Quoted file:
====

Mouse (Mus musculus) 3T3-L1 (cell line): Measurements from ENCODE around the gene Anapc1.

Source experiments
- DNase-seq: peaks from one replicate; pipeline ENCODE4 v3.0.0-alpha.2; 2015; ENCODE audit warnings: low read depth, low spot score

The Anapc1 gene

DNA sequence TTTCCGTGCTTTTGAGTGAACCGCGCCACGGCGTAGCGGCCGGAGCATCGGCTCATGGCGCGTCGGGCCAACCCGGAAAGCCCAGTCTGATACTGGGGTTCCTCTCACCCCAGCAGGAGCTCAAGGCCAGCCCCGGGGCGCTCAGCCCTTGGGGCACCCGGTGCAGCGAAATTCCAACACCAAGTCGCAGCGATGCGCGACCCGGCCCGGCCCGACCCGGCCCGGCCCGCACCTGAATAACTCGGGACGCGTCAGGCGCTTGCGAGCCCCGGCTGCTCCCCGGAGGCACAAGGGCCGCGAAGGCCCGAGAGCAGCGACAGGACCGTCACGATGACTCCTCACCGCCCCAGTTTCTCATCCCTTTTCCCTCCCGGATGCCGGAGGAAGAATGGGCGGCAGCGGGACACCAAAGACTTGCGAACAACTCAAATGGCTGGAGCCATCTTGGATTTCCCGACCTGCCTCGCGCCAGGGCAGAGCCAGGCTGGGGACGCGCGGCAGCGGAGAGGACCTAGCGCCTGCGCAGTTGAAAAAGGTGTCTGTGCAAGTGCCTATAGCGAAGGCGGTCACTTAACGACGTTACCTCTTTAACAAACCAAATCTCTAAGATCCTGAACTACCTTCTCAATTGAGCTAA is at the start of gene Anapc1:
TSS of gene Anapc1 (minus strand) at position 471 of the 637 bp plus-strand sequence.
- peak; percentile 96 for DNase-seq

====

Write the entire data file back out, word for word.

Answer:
Mouse (Mus musculus) 3T3-L1 (cell line): Measurements from ENCODE around the gene Anapc1.

Source experiments
- DNase-seq: peaks from one replicate; pipeline ENCODE4 v3.0.0-alpha.2; 2015; ENCODE audit warnings: low read depth, low spot score

The Anapc1 gene

DNA sequence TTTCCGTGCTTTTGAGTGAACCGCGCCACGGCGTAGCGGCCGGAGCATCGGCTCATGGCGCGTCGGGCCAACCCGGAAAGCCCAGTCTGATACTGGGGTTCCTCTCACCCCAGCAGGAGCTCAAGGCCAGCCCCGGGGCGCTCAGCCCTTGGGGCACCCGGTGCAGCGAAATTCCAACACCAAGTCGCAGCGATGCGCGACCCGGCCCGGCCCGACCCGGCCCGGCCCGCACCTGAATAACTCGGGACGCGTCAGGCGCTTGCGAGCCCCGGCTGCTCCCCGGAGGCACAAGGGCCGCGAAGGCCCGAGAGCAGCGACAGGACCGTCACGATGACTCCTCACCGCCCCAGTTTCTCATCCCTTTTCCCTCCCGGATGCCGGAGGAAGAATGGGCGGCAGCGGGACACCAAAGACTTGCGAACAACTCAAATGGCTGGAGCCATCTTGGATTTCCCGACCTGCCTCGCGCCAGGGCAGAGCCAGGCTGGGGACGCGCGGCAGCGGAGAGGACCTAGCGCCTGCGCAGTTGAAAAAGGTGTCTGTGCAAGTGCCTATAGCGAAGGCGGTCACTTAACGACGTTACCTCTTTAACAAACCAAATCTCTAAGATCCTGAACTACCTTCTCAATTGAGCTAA is at the start of gene Anapc1:
TSS of gene Anapc1 (minus strand) at position 471 of the 637 bp plus-strand sequence.
- peak; percentile 96 for DNase-seq